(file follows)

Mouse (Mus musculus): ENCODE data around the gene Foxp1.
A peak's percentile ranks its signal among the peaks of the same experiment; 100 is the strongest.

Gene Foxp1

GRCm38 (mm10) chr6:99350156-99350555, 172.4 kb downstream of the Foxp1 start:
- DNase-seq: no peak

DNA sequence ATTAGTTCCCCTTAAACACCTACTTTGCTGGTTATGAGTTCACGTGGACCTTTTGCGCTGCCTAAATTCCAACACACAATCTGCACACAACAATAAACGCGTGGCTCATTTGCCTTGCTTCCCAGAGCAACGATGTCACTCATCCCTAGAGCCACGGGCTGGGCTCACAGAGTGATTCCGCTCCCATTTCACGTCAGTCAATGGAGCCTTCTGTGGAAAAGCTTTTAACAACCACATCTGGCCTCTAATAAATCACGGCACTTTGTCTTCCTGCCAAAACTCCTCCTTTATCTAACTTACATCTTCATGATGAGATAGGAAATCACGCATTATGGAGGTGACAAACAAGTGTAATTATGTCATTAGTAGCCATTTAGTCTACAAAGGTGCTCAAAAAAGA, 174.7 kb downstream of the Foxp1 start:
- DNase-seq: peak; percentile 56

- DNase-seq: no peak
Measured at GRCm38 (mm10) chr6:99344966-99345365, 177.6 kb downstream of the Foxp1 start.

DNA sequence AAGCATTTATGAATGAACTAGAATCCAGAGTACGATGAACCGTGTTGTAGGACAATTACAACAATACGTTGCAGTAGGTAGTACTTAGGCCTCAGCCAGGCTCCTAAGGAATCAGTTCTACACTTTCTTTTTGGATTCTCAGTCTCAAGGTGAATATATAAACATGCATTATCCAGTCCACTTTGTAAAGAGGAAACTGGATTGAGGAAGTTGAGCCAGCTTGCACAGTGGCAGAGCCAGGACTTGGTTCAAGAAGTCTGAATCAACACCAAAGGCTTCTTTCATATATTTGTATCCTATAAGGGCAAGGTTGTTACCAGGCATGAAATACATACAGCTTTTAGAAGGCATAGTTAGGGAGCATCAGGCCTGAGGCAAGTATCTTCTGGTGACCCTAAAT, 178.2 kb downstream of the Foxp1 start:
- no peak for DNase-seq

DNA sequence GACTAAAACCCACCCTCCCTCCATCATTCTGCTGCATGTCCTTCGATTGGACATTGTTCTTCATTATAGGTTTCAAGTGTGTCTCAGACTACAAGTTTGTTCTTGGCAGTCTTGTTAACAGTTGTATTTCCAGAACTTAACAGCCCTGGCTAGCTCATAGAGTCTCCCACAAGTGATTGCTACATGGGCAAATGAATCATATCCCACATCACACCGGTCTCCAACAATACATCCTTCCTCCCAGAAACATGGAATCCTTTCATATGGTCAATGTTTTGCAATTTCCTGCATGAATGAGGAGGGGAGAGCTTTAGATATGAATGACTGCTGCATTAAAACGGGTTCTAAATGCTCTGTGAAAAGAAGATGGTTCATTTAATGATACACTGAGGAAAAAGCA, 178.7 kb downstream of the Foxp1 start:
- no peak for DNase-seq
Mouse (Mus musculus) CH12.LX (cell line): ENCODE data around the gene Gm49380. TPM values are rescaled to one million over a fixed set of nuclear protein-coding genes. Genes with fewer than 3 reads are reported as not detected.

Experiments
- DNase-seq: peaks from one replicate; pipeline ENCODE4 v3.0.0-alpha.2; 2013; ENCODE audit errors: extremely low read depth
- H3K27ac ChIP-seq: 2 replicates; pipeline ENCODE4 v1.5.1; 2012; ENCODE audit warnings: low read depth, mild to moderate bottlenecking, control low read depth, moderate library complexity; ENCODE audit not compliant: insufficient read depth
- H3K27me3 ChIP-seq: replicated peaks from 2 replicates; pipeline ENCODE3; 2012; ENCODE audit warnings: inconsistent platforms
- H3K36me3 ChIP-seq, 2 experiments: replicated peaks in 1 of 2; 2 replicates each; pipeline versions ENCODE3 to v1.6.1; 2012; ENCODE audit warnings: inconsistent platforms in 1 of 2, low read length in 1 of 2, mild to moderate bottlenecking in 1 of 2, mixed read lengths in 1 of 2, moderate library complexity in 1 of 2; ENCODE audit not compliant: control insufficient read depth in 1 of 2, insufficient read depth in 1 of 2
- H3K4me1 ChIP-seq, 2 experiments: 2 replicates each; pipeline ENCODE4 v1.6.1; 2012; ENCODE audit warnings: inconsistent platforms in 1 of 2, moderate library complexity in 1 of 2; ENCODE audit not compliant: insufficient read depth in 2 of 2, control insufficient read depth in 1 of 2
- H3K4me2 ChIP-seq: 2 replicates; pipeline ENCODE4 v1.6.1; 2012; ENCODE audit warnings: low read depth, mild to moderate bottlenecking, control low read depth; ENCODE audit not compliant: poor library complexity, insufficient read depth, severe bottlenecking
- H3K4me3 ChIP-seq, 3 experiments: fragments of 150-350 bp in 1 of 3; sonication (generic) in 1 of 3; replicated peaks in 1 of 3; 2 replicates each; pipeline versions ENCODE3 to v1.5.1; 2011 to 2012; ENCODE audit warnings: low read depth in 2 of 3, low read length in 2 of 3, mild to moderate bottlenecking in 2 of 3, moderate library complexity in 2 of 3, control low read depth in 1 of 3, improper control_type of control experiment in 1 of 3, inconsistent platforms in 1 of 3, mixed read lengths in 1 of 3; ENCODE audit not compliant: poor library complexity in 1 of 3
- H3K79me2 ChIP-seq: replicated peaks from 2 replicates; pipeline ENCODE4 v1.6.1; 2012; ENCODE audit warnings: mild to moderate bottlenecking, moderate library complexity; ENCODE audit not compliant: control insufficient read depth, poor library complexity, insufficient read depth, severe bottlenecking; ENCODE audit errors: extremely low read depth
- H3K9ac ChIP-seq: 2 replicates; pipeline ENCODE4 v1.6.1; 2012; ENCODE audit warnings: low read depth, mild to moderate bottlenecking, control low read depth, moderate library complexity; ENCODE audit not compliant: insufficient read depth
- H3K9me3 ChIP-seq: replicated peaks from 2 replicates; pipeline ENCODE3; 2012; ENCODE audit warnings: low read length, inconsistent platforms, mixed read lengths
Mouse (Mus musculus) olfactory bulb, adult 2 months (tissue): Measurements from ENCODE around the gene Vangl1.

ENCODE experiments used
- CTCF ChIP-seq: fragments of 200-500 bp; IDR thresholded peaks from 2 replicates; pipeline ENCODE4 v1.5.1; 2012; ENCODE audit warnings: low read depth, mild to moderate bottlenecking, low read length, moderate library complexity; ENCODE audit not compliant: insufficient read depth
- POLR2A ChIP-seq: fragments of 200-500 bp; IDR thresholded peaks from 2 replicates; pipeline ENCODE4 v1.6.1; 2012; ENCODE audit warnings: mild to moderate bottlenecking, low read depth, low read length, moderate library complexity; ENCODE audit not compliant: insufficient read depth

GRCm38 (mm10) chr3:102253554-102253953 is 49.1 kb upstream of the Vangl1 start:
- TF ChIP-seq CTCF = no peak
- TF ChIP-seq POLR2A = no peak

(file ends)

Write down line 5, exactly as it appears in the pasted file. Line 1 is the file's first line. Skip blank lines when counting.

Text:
- DNase-seq: no peak